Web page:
Only found on Madagascar!
Leaf-Tailed Gecko Scientific Classification
Leaf-Tailed Gecko Conservation Status
Leaf-Tailed Gecko Locations
Leaf-Tailed Gecko Facts
The leaf-tailed gecko, a lengthy lizard, has quite a unique physique. With a broad and triangular head, their name comes from the leaf-like resemblance of their tail.
The texture helps leaf tailed geckos to be camouflaged within their surroundings to conceal themselves against the natural foliage in their surroundings. They tend to blend in with the bark of trees and with leaves, which is made even easier with their coloring. However, there are several species of this type of gecko, including the mossy, satanic, and giant leaf-tailed gecko.
This gecko has a unique vocal trick – it can emit a loud noise that sounds just like the scream of a child.
5 Incredible Leaf-Tailed Gecko Facts!
Here are some interesting facts about these geckos
- They have large eyes without eyelids. To keep their eyeballs moist, they lick them periodically.
- If dirt gets on or in the eye of the gecko, the reptile removes it in the same way that they moisten the surface – with their tongue.
- The size of this lizard can vary drastically, growing 4 to 12 inches at its adult length. The giant leaf-tailed gecko is already 2 inches long when it is initially born.
- The skin of the leaf-tailed gecko resembles the rough bark of a tree, allowing them to hide from predators.
- Each of the toes of these lizards contains millions of microscopically small plates that allow them to move effortlessly on smooth surfaces.
Leaf-tailed geckos are classified in the kingdom Animalia and Phylum Chordata. Their class is called Reptilia and the order is called Squamata. Their family is called Gekkonidae while the genus is called Uroplatus.
Uroplatus is derived from Latin, combining two words – οὐρά (“tail”) and πλατύς (“flat”). Phantasticus is also rooted in Latin, which means “imaginary.” The unique body of the leaf-tailed gecko led George Albert Boulenger, a naturalist from Belgium, to say that it is “mythical,” which is part of the reason for the name.
Evolution And Origin
After the split of the two supercontinents, Laurasia and Gondwanaland, around 200 million years ago, geckos began to diverge from other lizards. It is believed that the earliest known fossil record of an extinct genus of gecko, Yantarogekko from the Eocene era, was found in Baltic amber, although as there are not much left of its remains, it is unable to be more definitive in its assignation and is left in the more widely categorized genus of Gekkonidae.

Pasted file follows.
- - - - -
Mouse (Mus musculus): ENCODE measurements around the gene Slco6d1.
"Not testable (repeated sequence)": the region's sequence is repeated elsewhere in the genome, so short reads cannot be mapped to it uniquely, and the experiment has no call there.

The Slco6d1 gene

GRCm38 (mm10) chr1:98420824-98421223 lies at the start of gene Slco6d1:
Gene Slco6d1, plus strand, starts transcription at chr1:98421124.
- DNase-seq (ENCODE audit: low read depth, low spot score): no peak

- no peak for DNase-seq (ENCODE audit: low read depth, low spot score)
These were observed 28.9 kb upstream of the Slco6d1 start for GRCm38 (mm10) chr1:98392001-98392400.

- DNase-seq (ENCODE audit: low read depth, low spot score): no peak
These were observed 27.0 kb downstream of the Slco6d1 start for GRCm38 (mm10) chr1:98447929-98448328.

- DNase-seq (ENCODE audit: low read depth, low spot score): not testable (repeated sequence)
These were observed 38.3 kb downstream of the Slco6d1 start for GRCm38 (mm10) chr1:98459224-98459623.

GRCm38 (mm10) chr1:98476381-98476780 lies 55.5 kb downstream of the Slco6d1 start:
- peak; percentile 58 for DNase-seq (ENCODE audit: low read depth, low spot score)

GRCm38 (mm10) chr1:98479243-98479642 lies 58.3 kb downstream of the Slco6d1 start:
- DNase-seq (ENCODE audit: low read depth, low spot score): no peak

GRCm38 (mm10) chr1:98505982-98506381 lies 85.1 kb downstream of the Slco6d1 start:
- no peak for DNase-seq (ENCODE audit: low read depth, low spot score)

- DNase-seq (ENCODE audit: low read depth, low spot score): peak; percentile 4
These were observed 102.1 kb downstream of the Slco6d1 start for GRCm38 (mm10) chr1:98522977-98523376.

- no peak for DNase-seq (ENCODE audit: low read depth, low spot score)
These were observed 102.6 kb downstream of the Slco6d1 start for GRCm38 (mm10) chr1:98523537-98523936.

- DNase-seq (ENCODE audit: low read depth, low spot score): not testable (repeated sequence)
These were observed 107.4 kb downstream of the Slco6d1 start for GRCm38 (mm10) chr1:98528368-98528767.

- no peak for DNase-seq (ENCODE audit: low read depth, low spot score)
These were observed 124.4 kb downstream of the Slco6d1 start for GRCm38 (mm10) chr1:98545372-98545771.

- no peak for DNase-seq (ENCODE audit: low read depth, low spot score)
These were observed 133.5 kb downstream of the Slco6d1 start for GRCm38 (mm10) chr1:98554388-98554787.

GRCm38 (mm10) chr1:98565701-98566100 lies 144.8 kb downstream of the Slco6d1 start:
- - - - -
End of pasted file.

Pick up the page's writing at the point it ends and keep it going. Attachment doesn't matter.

There are 14 extant species of the leaf-tailed gecko. Here are just a few of the different species of the leaf-tailed gecko:
- Spearpoint leaf-tailed gecko (Uroplatus ebenaui)
- Satanic leaf-tailed gecko (Uroplatus phantasticus)
- Common leaf-tailed gecko (Uroplatus fimbriatus)
- Southern leaf-tailed gecko (Uroplatus sameiti)
- Lined leaf-tailed gecko (Uroplatus lineatus)
One of the facts that distinguish the leaf-tailed gecko is that they have long bodies that can grow 4 to 12 inches in size. Their heads are broad, taking on a triangular shape like that of the angles in their tail. The size of giant leaf-tailed geckos is usually 2.5 inches long as babies, growing to be 10-12 inches long as adults with larger eyes than other variations.
The eyes of these lizards are big and marbled, but the red center of the eye stands out significantly against their body which typically features green, tan, brown, and grey. The natural colors allow them to easily camouflage within their surroundings – especially because their texture is rough like the leaves and branches of the trees. The mossy leaf-tailed geckos can even camouflage with the moss on trees.
Along the lower jaw, these geckos have fringed flaps, matching their sides. When they lay on a surface, they can flatten their body to keep the illusion that they are merely a leaf in nature.
As nocturnal reptiles, these geckos rest during the day and are active at night.
These geckos are nocturnal animals, meaning that they rest during the day and are active during the night. During most days, you can find the geckos basking in the sun until they are ready to hunt for their prey.